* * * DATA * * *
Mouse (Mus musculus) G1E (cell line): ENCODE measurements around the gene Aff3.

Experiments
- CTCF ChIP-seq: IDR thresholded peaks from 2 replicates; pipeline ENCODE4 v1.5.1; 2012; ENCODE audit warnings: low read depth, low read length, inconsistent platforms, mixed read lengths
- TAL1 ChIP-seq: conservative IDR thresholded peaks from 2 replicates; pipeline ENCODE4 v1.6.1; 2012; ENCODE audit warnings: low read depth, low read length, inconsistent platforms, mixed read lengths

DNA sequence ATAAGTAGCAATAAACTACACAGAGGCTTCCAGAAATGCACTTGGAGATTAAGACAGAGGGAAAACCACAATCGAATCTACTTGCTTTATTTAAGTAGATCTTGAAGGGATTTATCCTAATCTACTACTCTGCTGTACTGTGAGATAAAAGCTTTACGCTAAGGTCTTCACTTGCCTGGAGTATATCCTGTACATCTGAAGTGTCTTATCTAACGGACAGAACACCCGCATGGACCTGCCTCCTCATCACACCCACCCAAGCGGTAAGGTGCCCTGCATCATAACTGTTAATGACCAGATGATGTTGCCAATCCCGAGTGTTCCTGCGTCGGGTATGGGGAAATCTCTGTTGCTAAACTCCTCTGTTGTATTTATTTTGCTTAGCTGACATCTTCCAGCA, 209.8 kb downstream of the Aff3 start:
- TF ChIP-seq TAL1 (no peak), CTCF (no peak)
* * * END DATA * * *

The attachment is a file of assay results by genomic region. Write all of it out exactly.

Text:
Mouse (Mus musculus) G1E (cell line): ENCODE measurements around the gene Aff3.

Experiments
- CTCF ChIP-seq: IDR thresholded peaks from 2 replicates; pipeline ENCODE4 v1.5.1; 2012; ENCODE audit warnings: low read depth, low read length, inconsistent platforms, mixed read lengths
- TAL1 ChIP-seq: conservative IDR thresholded peaks from 2 replicates; pipeline ENCODE4 v1.6.1; 2012; ENCODE audit warnings: low read depth, low read length, inconsistent platforms, mixed read lengths

DNA sequence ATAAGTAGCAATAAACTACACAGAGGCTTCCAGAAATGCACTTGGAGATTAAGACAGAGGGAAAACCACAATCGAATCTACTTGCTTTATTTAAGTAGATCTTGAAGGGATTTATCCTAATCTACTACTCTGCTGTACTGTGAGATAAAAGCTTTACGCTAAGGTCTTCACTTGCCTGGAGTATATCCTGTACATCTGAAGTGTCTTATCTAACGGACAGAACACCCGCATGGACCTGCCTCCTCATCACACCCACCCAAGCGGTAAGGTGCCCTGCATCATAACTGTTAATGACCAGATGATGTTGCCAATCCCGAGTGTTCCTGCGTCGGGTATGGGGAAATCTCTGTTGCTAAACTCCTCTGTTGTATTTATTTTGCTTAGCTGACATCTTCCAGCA, 209.8 kb downstream of the Aff3 start:
- TF ChIP-seq TAL1 (no peak), CTCF (no peak)